You have to trust yourself. If you lose the trust in yourself, then you’re in trouble. If I don’t trust myself and I don’t have trust and exude trust, then I’m going to have a problem. This has to be the highest value in the organization, because if you do end up with an executive where people don’t trust them, or they feel like there’s a problem, that’s an issue.

We all have had that situation where all of a sudden there’s an executive in the organization who people don’t trust. There could be an integrity issue. There also could be a substance abuse issue. There could be lots of things where all of a sudden people are like, “I am not able to trust this person’s ability to guide us or lead us or make a decision.” This is the moment where you have to come in and make an immediate change.

Can you tell us about the Ranch?

The thing about the Ranch idea was that it was clear to me that people still need to get together, but they were leery about coming to the office for whatever reason. We’re in the middle of a pandemic. So, I said, “Well, maybe they’d like to go to the Ranch.” Of course, there was no Ranch. It didn’t exist. Nobody understood what I was talking about. And I said, “Yes, we’ll have a Salesforce Ranch. And it will be amazing and magical, and people will be able to go there and have an experience.” Everyone was ready to go. Of course, it didn’t even exist.

The Ranch is a code word for “we’re coming back in a new way.” It doesn’t have to be someplace in Montana. It just has to express to everybody that everything’s changed, and we’re going to come back together in a new way.

It’s not that we aren’t successful or productive in a pure digital environment; we are. In some cases, people will never come back to the office. That’s just how it is. Some CEOs get upset when I say that. We’re not coming back the way we were. We have to come back in new ways.

We’ve gone through the Great Resignation, the Great Relocation. Ultimately, this was the renegotiation between us and our bosses and ourselves and our families. What makes you happiest? Where do you want to live? What do you want to do? What are you doing with your life? This is a very powerful moment for everybody. Everybody had a chance to look in the mirror and say, “Where am I?”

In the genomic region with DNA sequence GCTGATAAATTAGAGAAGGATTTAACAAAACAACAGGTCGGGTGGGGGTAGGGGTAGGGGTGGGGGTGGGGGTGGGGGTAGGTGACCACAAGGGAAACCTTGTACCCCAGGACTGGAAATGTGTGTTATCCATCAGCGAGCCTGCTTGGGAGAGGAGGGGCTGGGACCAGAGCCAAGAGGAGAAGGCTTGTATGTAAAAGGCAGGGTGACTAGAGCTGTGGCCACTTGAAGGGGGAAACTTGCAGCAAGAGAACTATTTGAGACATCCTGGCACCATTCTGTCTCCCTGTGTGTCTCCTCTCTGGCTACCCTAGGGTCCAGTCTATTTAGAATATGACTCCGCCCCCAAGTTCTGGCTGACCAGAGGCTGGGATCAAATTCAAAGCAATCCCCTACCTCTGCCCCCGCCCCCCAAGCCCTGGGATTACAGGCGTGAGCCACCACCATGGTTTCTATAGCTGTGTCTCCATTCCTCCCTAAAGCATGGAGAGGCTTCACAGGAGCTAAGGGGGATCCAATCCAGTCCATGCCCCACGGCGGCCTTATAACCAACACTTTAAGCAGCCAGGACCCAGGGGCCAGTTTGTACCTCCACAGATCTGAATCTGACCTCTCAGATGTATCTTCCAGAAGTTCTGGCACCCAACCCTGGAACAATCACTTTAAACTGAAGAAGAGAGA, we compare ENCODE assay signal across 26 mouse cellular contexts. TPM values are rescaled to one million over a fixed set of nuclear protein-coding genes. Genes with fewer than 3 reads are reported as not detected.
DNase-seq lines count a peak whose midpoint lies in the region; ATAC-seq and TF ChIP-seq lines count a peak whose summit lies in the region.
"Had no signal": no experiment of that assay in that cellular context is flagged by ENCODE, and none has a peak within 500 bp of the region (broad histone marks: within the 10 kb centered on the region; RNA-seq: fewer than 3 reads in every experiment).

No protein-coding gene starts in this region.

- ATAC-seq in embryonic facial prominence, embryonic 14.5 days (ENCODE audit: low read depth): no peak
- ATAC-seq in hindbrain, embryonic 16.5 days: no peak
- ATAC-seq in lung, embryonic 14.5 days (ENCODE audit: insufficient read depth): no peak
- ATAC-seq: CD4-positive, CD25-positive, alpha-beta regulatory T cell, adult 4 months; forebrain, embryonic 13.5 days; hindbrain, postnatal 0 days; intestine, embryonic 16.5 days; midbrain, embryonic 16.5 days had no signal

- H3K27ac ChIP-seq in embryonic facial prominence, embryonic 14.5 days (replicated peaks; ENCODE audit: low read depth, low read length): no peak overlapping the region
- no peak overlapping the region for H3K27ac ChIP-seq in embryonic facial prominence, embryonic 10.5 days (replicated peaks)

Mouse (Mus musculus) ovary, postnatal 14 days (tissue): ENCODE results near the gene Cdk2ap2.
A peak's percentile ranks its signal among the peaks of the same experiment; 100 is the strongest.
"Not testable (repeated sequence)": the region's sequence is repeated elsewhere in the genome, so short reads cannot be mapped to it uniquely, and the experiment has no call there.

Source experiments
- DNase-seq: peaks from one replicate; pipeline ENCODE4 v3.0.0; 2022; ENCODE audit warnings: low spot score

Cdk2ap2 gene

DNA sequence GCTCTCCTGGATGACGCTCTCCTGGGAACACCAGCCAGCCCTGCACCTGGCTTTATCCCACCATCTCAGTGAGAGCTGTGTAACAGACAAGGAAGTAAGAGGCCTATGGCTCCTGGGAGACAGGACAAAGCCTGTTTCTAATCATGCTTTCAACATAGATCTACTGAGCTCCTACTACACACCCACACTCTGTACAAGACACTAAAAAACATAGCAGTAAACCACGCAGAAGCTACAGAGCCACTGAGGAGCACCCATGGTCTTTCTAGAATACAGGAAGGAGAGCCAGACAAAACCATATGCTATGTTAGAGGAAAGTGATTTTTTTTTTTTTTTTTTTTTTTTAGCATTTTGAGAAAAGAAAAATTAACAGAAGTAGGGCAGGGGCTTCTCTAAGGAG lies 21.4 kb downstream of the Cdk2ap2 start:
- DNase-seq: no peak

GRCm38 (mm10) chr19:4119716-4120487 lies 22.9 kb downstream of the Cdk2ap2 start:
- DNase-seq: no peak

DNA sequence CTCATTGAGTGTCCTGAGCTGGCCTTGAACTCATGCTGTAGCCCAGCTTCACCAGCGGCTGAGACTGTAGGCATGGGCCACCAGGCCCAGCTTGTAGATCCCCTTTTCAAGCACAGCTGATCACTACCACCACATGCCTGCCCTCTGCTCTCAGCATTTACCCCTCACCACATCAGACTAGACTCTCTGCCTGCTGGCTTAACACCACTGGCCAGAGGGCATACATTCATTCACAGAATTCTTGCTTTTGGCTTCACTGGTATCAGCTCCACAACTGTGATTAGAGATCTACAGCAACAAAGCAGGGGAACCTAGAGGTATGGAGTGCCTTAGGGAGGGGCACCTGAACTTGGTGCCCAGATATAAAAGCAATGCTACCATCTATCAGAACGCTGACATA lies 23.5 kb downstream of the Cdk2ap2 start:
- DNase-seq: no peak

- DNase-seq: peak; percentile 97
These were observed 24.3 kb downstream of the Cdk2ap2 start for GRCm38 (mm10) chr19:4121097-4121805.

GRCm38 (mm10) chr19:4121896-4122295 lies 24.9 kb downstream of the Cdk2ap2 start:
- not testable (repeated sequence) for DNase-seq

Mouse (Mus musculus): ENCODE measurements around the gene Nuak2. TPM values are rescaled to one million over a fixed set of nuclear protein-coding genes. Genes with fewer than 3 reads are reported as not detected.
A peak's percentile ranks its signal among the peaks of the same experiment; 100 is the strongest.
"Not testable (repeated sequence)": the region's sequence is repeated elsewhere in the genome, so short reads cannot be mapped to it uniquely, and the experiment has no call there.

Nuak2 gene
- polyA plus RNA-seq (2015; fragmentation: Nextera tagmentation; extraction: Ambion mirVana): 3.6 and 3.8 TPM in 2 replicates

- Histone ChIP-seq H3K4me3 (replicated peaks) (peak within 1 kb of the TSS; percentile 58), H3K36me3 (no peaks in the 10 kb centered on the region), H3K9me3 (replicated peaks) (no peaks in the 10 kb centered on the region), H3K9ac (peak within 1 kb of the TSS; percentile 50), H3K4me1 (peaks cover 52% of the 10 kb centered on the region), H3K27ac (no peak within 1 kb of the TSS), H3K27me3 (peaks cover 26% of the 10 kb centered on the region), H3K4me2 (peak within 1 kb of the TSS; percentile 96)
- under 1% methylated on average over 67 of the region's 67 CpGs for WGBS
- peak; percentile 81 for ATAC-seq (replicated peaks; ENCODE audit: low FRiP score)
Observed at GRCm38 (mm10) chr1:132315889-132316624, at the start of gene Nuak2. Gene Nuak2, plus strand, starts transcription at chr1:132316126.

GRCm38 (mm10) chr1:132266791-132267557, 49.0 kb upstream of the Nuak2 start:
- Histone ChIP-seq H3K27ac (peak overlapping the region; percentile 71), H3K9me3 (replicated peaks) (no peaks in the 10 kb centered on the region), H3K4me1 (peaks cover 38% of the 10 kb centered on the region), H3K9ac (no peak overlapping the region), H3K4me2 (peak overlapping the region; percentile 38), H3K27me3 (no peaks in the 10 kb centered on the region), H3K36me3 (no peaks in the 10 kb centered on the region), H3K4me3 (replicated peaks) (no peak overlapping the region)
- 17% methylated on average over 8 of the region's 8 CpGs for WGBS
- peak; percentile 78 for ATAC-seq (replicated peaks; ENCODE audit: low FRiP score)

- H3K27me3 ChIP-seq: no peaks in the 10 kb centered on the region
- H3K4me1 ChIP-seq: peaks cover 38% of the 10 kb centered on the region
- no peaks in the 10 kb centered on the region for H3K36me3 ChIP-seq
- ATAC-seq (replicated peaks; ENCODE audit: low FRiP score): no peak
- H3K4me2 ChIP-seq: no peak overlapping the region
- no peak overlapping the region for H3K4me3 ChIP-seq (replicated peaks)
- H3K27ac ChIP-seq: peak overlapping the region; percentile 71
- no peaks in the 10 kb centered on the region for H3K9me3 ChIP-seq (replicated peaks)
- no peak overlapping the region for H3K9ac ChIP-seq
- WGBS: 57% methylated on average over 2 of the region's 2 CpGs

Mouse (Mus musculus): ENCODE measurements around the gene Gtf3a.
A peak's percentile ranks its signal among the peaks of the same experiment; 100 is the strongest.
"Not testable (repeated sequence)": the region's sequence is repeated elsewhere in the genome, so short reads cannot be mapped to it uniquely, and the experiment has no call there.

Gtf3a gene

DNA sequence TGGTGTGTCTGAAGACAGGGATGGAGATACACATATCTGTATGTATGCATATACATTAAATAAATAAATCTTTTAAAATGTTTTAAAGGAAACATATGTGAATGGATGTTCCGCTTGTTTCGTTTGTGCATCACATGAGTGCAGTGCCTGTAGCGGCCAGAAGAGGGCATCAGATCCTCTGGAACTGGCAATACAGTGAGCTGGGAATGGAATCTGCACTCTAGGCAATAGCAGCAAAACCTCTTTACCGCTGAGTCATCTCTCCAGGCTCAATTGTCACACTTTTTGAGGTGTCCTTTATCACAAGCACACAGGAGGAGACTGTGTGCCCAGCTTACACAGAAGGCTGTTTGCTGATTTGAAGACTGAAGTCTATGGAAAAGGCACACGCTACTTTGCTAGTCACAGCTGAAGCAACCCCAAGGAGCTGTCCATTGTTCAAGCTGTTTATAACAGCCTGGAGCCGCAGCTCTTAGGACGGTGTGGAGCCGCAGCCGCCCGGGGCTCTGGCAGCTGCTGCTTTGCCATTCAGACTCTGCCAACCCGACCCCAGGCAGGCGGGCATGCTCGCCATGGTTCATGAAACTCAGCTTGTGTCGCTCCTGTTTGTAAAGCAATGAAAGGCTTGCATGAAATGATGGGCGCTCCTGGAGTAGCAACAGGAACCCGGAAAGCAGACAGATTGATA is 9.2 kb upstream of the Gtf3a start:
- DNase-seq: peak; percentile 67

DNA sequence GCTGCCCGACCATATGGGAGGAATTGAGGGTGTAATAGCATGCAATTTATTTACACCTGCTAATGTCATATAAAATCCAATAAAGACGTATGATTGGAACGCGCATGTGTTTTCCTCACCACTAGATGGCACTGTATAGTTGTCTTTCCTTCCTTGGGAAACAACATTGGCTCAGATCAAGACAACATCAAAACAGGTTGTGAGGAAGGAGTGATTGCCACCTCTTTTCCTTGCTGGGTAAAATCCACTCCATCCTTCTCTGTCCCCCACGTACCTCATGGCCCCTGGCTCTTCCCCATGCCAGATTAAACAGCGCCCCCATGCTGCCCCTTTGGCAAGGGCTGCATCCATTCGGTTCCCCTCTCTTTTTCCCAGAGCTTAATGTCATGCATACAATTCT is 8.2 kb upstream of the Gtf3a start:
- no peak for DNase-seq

That’s why you saw a lot of CEOs leave their jobs in the last few years. Their renegotiation with themself was, “Well, I’m not in a place where I want to be, so I want to make a change.” When you look at that, then you can say, “Okay, what are some of these other areas now that we need to do?”

In the world, we need to look outside and say, “We need, I would say, a regeneration of our planet.” That’s what inspired us around the idea of planting a trillion trees. These things are extremely important right now, that we have to keep looking at how we’re getting to the next level. It’s a re-creation.

Is some of this about competing to hire more talented people?

Absolutely. You have two kinds of CEOs. Those who are giving mandates: “You must be in the office four days a week, that’s how it is.” Or reasons: “We need to be in the office for these five reasons, because we’re doing professional development, we’re launching this new product, we’re mentoring our young executives.”

If you can’t articulate your reasons, your mandates are not going to work. They’re going to work against you. You can see now the number of employee letters that have gotten created because of mandates. You have to be aware that it’s a different environment, and how you’re communicating with people has to be different.